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Climate Change And Forest Governance

Author: Simon Butt
Publisher: Routledge
ISBN: 1317563727
Size: 47.56 MB
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Deforestation in tropical rainforest countries is one of the largest contributors to human-induced climate change. Deforestation, especially in the tropics, contributes around 20 per cent of annual global greenhouse gas emissions, and, in the case of Indonesia, amounts to 85 per cent of its annual emissions from human activities. This book provides a comprehensive assessment of the emerging legal and policy frameworks for managing forests as a key means to address climate change. The authors uniquely combine an assessment of the international rules for forestry governance with a detailed assessment of the legal and institutional context of Indonesia; one of the most globally important test case jurisdictions for the effective roll-out of ‘Reduced Emissions from Deforestation and Degradation’ (REDD). Using Indonesia as a key case study, the book explores challenges that heavily forested States face in resource management to address climate mitigation imperatives, such as providing safeguards for local communities and indigenous peoples. This book will be of great relevance to students, scholars and policymakers with an interest in international environmental law, climate change and environment and sustainability studies in general.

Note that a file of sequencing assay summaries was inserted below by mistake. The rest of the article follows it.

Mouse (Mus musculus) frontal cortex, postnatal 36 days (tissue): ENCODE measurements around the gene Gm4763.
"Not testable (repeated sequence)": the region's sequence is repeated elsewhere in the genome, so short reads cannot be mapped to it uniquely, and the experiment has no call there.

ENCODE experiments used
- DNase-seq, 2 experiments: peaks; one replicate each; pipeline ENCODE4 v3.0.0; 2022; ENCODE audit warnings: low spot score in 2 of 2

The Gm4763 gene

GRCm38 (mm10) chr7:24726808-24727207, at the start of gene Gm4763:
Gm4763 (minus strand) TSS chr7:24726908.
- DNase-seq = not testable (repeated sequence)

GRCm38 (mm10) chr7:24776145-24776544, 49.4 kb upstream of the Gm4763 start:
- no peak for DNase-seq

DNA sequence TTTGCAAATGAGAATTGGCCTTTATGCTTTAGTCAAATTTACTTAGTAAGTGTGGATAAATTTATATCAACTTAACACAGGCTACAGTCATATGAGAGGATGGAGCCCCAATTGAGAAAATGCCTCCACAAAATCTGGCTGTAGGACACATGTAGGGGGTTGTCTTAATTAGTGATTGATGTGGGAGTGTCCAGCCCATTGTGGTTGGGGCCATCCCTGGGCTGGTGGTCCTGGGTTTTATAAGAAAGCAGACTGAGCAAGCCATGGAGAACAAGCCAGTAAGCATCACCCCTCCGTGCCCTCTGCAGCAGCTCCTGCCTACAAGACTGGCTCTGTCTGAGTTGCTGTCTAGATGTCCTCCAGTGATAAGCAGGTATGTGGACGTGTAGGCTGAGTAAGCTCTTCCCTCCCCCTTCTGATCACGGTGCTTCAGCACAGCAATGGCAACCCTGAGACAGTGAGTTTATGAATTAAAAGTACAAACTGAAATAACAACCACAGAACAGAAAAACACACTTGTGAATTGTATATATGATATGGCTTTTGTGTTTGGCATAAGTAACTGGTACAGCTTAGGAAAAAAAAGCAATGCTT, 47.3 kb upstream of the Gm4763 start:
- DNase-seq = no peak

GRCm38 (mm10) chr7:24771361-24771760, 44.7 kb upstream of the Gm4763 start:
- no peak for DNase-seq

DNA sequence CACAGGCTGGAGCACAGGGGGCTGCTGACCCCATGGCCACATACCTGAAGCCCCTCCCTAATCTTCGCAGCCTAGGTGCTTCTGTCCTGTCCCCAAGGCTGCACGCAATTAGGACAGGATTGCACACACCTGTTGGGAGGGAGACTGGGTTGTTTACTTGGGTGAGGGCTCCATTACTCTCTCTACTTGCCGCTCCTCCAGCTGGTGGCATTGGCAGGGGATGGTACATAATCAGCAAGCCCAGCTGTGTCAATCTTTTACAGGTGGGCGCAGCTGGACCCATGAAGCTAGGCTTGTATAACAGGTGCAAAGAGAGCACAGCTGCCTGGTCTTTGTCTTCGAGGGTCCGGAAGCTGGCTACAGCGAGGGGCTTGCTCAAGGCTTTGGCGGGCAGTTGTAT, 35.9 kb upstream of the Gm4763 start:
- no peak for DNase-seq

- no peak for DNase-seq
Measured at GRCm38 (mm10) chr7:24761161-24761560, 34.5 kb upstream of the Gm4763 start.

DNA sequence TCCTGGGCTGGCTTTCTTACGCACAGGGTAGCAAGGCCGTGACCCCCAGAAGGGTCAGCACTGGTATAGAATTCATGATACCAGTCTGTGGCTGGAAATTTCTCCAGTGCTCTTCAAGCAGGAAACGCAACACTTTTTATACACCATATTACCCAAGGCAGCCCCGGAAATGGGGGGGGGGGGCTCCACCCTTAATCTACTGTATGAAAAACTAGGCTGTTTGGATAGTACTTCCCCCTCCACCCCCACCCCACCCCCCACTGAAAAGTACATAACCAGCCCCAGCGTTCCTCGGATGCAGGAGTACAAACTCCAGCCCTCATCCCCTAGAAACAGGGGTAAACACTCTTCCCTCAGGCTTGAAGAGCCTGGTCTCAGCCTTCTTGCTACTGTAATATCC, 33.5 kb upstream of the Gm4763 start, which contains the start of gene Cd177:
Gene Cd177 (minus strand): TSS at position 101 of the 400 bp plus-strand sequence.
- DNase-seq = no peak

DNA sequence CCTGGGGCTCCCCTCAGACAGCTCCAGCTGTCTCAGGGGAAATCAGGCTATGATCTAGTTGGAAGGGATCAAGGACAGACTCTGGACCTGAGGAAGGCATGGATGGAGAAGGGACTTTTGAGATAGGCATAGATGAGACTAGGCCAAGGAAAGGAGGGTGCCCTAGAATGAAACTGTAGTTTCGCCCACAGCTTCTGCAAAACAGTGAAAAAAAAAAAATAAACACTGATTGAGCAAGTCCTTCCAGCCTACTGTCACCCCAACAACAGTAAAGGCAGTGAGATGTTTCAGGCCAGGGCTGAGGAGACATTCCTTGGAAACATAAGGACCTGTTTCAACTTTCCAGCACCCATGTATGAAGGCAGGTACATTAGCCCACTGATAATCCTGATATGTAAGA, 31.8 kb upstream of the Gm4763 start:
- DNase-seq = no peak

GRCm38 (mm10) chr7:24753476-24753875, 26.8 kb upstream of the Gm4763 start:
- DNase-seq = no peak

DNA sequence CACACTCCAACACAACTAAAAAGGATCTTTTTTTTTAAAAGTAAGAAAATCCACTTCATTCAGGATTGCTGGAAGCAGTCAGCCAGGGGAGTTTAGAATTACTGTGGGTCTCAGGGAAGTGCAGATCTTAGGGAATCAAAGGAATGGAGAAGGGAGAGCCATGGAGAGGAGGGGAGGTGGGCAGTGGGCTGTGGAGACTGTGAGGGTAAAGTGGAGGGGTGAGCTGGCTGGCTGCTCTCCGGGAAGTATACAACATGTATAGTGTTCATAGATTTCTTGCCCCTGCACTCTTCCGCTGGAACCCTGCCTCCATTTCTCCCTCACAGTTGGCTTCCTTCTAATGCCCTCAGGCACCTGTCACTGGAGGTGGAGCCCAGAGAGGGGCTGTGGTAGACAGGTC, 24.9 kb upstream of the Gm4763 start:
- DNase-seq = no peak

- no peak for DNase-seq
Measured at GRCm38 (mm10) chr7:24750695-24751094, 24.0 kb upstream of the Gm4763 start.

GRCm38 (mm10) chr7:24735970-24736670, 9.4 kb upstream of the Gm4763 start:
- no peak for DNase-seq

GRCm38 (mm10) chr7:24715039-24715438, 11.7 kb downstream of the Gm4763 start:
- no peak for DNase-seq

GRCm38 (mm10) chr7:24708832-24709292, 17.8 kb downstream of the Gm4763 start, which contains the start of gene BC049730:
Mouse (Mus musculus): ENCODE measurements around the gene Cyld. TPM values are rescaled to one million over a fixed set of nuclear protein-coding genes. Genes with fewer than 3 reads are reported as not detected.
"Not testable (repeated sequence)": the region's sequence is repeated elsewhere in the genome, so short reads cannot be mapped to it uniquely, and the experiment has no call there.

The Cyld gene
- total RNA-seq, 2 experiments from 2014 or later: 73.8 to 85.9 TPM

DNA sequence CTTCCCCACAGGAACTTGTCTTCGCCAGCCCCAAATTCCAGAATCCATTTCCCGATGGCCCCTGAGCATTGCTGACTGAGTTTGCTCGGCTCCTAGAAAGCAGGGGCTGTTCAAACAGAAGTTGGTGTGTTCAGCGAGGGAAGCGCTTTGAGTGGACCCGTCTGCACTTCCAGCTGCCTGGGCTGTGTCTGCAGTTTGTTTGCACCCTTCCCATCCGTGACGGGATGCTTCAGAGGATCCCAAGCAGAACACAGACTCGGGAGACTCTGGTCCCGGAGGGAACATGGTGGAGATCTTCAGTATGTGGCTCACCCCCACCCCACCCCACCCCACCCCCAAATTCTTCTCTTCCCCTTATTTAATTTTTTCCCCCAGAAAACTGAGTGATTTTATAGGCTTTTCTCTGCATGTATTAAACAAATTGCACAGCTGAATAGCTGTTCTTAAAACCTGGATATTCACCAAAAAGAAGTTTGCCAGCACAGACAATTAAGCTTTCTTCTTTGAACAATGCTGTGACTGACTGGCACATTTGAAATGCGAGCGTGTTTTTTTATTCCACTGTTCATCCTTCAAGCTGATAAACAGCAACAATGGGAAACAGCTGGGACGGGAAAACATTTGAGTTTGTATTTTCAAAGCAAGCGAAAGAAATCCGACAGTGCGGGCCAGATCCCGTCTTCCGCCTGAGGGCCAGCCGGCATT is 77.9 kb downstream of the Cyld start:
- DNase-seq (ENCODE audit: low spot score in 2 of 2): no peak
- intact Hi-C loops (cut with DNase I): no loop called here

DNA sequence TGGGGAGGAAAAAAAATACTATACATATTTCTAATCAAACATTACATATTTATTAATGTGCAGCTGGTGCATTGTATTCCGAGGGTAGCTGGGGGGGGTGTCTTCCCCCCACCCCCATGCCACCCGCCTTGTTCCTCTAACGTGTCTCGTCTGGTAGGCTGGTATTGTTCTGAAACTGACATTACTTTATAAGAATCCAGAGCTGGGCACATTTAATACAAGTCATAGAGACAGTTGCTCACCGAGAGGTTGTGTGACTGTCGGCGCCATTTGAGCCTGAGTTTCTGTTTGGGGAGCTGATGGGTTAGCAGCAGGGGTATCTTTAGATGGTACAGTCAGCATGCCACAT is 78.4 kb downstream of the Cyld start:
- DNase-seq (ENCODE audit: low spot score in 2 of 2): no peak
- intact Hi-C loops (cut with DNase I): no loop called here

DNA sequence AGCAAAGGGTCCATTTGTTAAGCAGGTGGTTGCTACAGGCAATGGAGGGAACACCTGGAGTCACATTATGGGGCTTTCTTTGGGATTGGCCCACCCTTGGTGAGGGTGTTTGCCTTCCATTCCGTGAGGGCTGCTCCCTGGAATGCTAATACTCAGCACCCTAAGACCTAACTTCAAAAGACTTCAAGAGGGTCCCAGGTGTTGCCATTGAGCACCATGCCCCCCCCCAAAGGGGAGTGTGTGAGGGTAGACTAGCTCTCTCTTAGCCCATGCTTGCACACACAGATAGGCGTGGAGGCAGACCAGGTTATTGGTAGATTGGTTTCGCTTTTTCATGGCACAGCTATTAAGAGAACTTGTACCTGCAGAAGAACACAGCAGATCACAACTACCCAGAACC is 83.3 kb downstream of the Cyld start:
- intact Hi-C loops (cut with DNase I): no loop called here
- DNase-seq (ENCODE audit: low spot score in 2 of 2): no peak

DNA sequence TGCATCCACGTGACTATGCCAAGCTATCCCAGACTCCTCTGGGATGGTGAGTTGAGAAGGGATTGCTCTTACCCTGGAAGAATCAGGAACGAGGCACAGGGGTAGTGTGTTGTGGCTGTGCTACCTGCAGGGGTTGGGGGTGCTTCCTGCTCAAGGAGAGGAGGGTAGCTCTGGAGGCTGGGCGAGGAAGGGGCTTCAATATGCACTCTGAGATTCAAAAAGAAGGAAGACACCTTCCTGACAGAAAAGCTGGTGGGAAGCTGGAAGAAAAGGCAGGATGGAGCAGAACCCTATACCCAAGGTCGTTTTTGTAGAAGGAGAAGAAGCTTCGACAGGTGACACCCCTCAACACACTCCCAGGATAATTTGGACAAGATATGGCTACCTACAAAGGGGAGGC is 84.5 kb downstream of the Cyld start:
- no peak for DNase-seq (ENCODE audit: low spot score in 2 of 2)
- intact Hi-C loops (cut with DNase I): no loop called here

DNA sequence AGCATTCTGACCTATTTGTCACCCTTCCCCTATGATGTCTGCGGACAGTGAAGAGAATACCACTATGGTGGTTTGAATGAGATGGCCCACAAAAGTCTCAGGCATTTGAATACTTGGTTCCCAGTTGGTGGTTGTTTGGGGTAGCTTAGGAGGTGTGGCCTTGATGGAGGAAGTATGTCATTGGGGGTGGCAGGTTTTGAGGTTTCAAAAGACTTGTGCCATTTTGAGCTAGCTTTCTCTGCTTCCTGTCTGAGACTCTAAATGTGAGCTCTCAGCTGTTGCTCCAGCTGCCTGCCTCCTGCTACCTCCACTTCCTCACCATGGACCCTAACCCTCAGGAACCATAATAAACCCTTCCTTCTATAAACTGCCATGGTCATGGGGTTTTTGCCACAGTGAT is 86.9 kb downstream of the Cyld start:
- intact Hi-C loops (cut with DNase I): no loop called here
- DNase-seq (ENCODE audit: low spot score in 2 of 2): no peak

Climate Change Forests And Redd

Author: Joyeeta Gupta
Publisher: Routledge
ISBN: 041552699X
Size: 60.33 MB
Format: PDF, Mobi